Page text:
The Chicago Citizen, 7/12/16
In 1965, 44 civil rights organizations fighting to end slums and poor living conditions for blacks collectively known as the Chicago Freedom Movement invited Dr. Martin Luther King Jr. to come to Chicago. Dr. King, the Southern Christian Leadership Council and local leaders like James Bevel and Al Raby used this as an opportunity to shift the agenda of the civil rights movement by addressing the entrenched racial discrimination in urban cities which kept blacks in ghettos, overcrowded schools and low-paying jobs….. CONTINUE READING
Crain’s Chicago Business, 2/8/16
When President Barack Obama addressed religious leaders at the National Prayer Breakfast last week, he singled out a longtime Chicago activist and nonprofit leader working on the city’s Southwest Side.
Obama had met Rami Nashashibi, executive director of Inner-City Muslim Action Network, earlier in the week at a mosque in Baltimore…. His organization also has been instrumental in a project to build a memorial to King in Marquette Park, where the civil rights leader marched in 1966…. CONTINUE READING
WBBM Radio, CBS Chicago, 2/7/16
Political Editor Craig Dellimore talks with Rami Nashashibi, director of the Inner City Muslim Action Network , about challenges facing the Muslim-American community…and about spending time with President Obama discussing such matters…. CONTINUE TO AUDIO
Chicago Tonight, 2/4/16
President Barack Obama on Wednesday visited a mosque for the first time during his presidency to discuss Islamic relations and to combat growing anti-Muslim rhetoric in the country….
Joining us tonight is Rami Nashashibi, the executive director of the Chicago-based Inner-City Muslim Action Network. He was at the mosque Obama visited and was mentioned by name in the president’s speech during Thursday’s national prayer breakfast. Nashashibi joins us to discuss Muslim relations and to share his story… CONTINUE READING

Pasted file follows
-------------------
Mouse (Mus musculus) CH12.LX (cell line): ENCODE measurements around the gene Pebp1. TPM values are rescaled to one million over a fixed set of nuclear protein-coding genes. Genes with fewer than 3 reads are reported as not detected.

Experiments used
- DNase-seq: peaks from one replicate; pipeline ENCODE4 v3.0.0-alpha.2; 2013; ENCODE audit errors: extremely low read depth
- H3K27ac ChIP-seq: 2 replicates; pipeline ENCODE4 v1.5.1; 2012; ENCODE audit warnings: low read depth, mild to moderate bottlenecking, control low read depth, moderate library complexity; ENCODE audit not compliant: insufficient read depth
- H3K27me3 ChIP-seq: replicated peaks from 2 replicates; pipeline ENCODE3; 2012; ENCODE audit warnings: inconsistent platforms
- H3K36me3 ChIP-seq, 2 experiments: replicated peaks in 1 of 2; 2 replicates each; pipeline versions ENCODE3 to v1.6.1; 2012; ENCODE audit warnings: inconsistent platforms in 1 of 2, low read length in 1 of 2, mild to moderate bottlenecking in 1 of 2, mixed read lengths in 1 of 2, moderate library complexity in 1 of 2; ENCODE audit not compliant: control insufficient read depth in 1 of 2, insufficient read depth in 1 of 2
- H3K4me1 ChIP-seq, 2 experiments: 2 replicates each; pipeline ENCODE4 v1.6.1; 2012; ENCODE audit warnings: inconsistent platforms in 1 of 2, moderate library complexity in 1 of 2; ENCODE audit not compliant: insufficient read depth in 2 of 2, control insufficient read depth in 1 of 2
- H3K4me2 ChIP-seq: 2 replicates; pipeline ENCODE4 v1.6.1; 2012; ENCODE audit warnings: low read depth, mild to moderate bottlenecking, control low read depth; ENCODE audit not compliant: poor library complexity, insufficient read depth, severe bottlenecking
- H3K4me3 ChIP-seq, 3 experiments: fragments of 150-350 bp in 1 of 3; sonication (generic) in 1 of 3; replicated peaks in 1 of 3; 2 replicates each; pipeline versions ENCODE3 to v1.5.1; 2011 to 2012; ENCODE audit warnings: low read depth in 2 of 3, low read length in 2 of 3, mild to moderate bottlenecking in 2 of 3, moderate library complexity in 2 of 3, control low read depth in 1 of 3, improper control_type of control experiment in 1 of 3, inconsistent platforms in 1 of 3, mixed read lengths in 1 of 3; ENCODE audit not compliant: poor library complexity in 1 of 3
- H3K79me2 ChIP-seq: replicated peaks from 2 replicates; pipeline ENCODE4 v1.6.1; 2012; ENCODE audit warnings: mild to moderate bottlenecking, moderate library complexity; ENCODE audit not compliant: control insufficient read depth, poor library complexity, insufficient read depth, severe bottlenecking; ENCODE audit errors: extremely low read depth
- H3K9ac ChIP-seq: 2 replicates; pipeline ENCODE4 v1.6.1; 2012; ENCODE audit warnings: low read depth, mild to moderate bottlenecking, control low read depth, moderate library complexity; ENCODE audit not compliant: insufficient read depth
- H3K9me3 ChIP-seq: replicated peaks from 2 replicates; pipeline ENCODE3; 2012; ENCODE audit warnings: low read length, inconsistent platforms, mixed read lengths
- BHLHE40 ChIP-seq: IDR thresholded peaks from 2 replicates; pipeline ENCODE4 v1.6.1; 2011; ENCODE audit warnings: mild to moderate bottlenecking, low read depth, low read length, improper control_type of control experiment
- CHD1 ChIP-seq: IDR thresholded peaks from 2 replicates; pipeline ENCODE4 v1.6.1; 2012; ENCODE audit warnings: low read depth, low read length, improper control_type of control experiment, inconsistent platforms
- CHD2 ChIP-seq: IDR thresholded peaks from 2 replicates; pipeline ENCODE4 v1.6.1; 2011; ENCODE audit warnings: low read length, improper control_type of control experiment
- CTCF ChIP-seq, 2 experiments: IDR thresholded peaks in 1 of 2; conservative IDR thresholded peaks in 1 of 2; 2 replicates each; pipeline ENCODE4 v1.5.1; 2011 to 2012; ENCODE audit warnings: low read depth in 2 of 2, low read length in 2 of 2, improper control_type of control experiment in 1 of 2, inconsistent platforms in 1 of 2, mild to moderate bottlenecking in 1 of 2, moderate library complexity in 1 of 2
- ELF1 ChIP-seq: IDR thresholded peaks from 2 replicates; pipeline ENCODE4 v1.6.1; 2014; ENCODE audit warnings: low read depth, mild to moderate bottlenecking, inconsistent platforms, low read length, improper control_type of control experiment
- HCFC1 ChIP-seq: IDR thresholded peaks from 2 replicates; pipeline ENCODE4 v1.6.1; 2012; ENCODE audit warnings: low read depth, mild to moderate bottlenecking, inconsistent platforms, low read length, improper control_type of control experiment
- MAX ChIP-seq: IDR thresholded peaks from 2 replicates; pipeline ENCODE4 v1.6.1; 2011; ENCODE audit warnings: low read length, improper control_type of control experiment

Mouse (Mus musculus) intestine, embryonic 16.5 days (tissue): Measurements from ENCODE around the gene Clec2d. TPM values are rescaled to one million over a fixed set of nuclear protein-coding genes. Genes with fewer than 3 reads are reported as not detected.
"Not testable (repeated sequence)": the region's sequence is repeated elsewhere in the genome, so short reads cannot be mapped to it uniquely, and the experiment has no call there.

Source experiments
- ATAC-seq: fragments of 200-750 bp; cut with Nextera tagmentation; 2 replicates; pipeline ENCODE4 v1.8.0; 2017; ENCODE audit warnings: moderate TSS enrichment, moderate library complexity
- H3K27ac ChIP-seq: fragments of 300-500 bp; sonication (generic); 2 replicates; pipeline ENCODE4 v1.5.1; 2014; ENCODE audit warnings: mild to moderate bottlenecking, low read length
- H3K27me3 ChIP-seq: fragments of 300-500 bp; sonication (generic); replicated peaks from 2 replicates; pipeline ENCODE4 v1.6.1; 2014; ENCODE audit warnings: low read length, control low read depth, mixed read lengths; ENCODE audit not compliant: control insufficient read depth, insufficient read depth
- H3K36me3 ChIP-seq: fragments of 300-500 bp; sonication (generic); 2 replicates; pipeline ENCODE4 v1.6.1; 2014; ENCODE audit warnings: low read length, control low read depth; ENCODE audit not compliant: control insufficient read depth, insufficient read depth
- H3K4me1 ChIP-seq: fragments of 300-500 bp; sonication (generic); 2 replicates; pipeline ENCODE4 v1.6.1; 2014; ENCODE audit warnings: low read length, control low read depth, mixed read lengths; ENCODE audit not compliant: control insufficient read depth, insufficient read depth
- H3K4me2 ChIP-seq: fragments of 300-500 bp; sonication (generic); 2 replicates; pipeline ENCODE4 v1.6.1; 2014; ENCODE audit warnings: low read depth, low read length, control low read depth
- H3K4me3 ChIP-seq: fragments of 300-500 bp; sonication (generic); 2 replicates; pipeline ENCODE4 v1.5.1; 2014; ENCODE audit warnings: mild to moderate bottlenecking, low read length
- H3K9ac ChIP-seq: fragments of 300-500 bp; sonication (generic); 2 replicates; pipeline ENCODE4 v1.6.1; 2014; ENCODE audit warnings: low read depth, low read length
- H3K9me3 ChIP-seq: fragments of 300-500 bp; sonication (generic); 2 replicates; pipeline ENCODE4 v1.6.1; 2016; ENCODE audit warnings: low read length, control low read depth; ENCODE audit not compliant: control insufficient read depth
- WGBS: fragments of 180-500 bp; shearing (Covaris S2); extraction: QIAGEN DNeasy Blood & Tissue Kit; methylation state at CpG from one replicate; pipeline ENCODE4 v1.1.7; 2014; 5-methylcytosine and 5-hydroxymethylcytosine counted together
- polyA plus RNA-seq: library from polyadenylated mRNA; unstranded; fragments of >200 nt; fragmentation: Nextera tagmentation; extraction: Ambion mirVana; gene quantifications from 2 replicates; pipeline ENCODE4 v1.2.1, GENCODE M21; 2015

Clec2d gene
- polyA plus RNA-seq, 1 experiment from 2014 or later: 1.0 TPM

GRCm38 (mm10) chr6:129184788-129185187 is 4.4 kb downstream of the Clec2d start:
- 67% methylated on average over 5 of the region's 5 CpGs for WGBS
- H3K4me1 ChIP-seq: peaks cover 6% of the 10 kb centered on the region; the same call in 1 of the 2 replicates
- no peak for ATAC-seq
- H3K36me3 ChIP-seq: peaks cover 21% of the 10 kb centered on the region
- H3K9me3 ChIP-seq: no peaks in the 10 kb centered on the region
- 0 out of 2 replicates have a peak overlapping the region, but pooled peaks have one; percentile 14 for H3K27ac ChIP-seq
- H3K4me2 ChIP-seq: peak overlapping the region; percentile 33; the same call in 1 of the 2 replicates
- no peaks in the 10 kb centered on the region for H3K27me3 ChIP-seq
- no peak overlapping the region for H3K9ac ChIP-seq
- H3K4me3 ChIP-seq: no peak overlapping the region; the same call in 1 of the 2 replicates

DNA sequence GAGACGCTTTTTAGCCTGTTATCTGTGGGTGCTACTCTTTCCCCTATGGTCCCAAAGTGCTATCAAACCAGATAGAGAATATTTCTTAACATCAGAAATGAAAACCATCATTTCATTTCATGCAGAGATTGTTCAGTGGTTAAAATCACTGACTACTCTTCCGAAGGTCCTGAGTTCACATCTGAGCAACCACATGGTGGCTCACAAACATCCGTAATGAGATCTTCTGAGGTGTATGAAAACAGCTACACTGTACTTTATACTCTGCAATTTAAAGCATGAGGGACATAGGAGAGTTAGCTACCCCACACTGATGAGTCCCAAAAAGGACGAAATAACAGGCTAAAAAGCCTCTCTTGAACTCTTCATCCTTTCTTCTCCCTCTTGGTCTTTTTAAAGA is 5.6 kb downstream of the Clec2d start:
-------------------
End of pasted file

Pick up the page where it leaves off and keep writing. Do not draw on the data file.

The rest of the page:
CBS-TV Chicago, 1/18/16, 5 p.m. newscast
The nation pauses today to pay tribute to the legacy of civil rights leader Dr. Martin Luther King Junior. Work is underway on what organizers call the city’s first ever memorial here. CBS 2’s Vince Gerasole gives us a sneak peek… CONTINUE READING
ABC-TV Chicago, 1/18/16, 6 p.m. newscast
Sculpting from more than 15,000 pounds of clay, artists begin the early stages of a living memorial honor Dr. King.
“The imagery is on three walls,” explains artist Sonja Henderson. “There are six sides. Each wall has an image of Dr. King on it and the community coming together.”
The memorial will be permanently placed in Chicago’s Marquette Park where, almost 50 years ago, Dr. King marched for equal and fair housing. Since so many homes on the southwest side are brick, artists Sonja Henderson and John Pittman Weber say the material is appropriate for the project… CONTINUE READING
NBC-TV Chicago, 1/18/16, 6 p.m. newscast
Community leaders around Chicago are working on a living memorial to commemorate Dr. Martin Luther King Jr.’s historic 1966 march in Marquette Park.
On Martin Luther King Jr. Day, artists from the Chicago Public Art group put together drawings and clay models to show what the finished sculpture may look like… CONTINUE READING
Chicago Tribune, 1/18/16
The face of Martin Luther King Jr. sprung forth from the wall of wet, gray, clay brick. Kneeling on a dusty studio floor Monday, Sonja Henderson, a Chicago Public Art Group artist, carved rough-hewn lines into smooth curves with fluid strokes. John Pitman Weber looked on with crossed arms.
After months of plans and sketches, work was finally beginning… CONTINUE READING